The Toronto Maple Leafs made some news early in the season when they relaxed the team dress code. Around October 18, the Maple Leafs decided that players could come to the rink for games without wearing a suit.
“I think it’s a little bit relaxed, a happy medium between casual and whatever a suit and tie would be, so it’s nice to mix it up a little bit and have fun with it,” star centre Auston Matthews said at the time.
The Maple Leafs promptly went into an early season slump and that ignited howls of criticism online by those who saw not just correlation between pre-game dress and results but causation. The Maple Leafs were losing because they were not wearing suits!
In a since-deleted tweet, Jack Han suggested that the dress code had been re-instated because a player had shown up for a game in a t-shirt. It was widely speculated to be Mitch Marner in a Mickey Mouse t-shirt but that was old video from August 2020. Jack used to work for the Leafs and, in my interactions with him, has been a sharp and thoughtful guy. He wrote about the dress code issue here.
Dressing Up For The Game
I wore a shirt and tie to hockey games for 15 years. It felt important. But not too important. Half the time my ties had cartoon characters on them.
There are a few issues at play when it comes to dress codes for hockey. First, in minor hockey, there is a sense of importance being placed on the games when you put on a shirt and tie as a kid to play for a competitive team. At the same time, for families that might not have the resources, that could be stretching financially just to have their kid play for a competitive team, adding in dress clothes as an expense can present unnecessary barriers to the sport. It is a legitimate issue that is different at the minor hockey level than the professional level.
When it comes to a professional setting, a dress code that requires players to wear suits to games should not be a big deal, just as it should not be a big deal if a team decides to relax its dress code. These guys are rich and can comfortably afford nice suits. They can also comfortably afford nice clothes that aren’t suits, too.
But we have spent most of the past 30 years fetishizing the appearance of players as they walk into the rink, as though that five second video clip had any bearing on the results of the game to come. It started out as drama building for big games – something important like a Game Seven – and then it turned into routine coverage for every Saturday night, not only before the game but there would be segments on Coach’s Corner and, honestly, it was way overdone. That thing that was used as a dramatic device initially for special occasions became routine through over exposure.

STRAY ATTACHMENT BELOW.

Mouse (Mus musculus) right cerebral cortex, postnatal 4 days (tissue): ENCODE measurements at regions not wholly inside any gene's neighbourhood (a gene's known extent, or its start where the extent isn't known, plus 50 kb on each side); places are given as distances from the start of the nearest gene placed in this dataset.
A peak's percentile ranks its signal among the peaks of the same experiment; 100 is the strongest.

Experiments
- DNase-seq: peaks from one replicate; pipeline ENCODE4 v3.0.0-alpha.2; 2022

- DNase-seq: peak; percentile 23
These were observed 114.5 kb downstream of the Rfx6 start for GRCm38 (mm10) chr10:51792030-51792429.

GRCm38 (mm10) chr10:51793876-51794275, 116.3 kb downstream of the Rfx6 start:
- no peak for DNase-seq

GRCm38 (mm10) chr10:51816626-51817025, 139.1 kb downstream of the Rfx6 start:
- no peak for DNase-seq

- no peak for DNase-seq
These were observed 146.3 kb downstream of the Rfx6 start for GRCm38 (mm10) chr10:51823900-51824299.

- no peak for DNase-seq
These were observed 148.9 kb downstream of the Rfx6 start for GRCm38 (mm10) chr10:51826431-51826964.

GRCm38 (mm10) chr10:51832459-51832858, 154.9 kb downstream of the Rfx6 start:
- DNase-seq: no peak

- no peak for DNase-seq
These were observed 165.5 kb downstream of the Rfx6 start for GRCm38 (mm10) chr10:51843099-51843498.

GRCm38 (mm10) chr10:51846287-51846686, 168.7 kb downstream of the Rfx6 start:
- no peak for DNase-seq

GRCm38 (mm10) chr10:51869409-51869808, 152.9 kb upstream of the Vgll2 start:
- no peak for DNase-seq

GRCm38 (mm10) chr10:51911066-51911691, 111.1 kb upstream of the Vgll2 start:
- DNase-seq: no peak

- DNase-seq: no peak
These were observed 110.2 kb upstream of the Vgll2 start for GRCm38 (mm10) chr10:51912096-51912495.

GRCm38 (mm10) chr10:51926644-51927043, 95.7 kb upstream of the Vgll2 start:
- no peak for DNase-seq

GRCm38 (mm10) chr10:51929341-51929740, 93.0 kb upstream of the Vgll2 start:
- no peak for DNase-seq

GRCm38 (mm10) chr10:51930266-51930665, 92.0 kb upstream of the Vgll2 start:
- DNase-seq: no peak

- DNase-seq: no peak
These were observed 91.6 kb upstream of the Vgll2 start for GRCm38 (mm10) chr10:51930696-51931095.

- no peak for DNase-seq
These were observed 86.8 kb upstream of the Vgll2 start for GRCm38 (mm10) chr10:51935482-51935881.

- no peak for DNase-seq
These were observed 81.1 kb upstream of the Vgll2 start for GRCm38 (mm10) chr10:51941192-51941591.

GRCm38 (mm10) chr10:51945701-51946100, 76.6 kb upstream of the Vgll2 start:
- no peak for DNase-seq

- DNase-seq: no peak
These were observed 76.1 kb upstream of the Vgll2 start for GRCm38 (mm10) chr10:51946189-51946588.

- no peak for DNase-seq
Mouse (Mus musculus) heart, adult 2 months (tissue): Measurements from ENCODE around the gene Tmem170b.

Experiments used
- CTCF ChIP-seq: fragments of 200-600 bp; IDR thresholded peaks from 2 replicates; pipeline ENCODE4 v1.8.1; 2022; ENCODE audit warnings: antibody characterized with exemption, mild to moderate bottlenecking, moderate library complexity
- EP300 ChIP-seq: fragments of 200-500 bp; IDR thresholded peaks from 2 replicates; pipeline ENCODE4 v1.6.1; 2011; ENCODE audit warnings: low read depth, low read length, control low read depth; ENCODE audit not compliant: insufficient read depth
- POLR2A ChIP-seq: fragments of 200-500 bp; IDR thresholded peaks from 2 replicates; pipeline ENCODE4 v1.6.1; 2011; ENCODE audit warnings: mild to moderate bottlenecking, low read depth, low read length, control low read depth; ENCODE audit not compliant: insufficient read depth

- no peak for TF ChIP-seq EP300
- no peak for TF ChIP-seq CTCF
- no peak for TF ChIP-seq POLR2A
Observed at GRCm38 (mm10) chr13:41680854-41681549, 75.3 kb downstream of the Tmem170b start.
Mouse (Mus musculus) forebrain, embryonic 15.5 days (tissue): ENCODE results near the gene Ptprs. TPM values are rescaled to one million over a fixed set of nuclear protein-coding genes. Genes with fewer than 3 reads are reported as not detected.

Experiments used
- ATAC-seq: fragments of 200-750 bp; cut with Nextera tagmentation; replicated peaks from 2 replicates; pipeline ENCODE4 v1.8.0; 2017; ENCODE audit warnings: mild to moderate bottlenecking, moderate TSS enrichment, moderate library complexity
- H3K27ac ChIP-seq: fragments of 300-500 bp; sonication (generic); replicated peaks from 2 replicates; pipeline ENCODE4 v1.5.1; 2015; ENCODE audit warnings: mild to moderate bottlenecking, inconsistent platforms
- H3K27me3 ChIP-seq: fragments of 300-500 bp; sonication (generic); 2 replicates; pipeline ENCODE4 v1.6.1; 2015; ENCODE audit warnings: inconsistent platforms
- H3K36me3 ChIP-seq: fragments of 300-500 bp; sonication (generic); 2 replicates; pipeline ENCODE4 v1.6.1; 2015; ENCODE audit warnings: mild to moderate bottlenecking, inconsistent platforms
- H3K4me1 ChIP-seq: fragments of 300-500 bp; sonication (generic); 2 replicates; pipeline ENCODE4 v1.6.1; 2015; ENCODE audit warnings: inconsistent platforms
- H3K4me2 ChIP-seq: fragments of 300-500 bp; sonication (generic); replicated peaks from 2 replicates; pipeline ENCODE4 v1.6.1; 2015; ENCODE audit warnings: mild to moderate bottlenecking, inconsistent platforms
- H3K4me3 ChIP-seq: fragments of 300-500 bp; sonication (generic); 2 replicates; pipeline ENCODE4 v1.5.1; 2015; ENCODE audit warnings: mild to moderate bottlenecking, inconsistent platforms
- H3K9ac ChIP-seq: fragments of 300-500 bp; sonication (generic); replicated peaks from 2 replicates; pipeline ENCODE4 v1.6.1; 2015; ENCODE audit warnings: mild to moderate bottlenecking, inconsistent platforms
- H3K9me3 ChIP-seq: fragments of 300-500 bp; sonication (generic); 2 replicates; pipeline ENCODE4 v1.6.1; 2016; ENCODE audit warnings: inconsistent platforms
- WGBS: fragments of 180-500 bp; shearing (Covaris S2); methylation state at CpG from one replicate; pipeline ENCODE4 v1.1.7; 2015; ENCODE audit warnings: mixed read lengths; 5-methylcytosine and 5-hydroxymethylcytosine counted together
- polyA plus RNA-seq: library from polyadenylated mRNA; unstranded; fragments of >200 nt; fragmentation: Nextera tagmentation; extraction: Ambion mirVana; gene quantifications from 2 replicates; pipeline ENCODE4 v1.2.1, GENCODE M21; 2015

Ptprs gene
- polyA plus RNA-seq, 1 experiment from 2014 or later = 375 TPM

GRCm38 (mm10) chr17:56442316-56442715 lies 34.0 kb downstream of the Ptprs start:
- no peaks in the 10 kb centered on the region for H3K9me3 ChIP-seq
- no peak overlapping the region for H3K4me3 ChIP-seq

That context matters because a lot of people who weighed in on the Maple Leafs’ decision to relax their dress code have spent a good portion of their hockey-watching lives being fed this material. There were plenty of comments complaining about the style choices of the Maple Leafs players once they went casual. “He has a purse!”
Can it look good to see a team of athletes coming off the bus, dressed in suits? Sure. Does it make a difference in how the team plays? I can’t imagine that it does. If it did, sports that have much bigger revenues than the NHL would surely care more about dress codes. But that is not how it goes in the NBA. NFL and MLB. Players are given a lot more freedom in those leagues and it’s not like LeBron James’ on-court results are different on the days that he wears a suit compared to when he shows up more casually.
If hockey players want to express more individuality through fashion on their way to and from work, the league should embrace it. The vast majority of players are still going to stick to conservative threads because old habits die hard. If someone wants to rock an outfit like Cam Newton or Russell Westbrook, though, let them. A dash of creativity might get someone talking about the player. Exposure is a good thing for a professional sport.
Back to the Leafs
So what to make of the Maple Leafs? They relaxed the dress code and promptly went through a four-game winless slump. Was that the reason that they lost? If so, how would it explain the team emerging from the slump before any alleged changes in the dress code? It wouldn’t because it truly does not matter.
Finally, the Maple Leafs have now won eight of their past nine games. When they get those results, no one cares what the players wear to the rink.
Not a member? Subscribe to TorontoHockeyNow today and get $10 dollars off our subscription fee for access to all four Canadian sites. Use promo code “Maple Leafs” to get $10 off!